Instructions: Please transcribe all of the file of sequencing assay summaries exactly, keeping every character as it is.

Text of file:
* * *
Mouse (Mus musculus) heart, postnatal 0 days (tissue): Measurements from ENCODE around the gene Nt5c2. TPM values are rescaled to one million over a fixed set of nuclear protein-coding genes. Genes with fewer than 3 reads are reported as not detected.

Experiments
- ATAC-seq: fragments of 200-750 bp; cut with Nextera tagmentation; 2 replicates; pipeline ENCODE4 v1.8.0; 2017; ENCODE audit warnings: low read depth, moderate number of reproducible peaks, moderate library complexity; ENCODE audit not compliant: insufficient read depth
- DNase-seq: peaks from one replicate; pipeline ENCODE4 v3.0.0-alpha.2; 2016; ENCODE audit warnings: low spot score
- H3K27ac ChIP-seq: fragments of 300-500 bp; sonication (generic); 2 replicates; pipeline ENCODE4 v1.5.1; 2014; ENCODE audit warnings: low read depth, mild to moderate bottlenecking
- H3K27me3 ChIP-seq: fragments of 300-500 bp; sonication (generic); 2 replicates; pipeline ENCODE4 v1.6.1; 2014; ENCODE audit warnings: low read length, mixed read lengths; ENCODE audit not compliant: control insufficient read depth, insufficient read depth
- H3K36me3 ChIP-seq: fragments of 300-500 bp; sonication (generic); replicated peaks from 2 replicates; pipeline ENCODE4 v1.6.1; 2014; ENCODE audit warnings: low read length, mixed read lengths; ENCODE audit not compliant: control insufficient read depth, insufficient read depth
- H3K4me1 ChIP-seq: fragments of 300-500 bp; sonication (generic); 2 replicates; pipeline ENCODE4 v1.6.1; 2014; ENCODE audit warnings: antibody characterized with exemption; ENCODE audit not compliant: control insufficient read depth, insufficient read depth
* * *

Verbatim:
Mouse (Mus musculus) heart, postnatal 0 days (tissue): Measurements from ENCODE around the gene Nt5c2. TPM values are rescaled to one million over a fixed set of nuclear protein-coding genes. Genes with fewer than 3 reads are reported as not detected.

Experiments
- ATAC-seq: fragments of 200-750 bp; cut with Nextera tagmentation; 2 replicates; pipeline ENCODE4 v1.8.0; 2017; ENCODE audit warnings: low read depth, moderate number of reproducible peaks, moderate library complexity; ENCODE audit not compliant: insufficient read depth
- DNase-seq: peaks from one replicate; pipeline ENCODE4 v3.0.0-alpha.2; 2016; ENCODE audit warnings: low spot score
- H3K27ac ChIP-seq: fragments of 300-500 bp; sonication (generic); 2 replicates; pipeline ENCODE4 v1.5.1; 2014; ENCODE audit warnings: low read depth, mild to moderate bottlenecking
- H3K27me3 ChIP-seq: fragments of 300-500 bp; sonication (generic); 2 replicates; pipeline ENCODE4 v1.6.1; 2014; ENCODE audit warnings: low read length, mixed read lengths; ENCODE audit not compliant: control insufficient read depth, insufficient read depth
- H3K36me3 ChIP-seq: fragments of 300-500 bp; sonication (generic); replicated peaks from 2 replicates; pipeline ENCODE4 v1.6.1; 2014; ENCODE audit warnings: low read length, mixed read lengths; ENCODE audit not compliant: control insufficient read depth, insufficient read depth
- H3K4me1 ChIP-seq: fragments of 300-500 bp; sonication (generic); 2 replicates; pipeline ENCODE4 v1.6.1; 2014; ENCODE audit warnings: antibody characterized with exemption; ENCODE audit not compliant: control insufficient read depth, insufficient read depth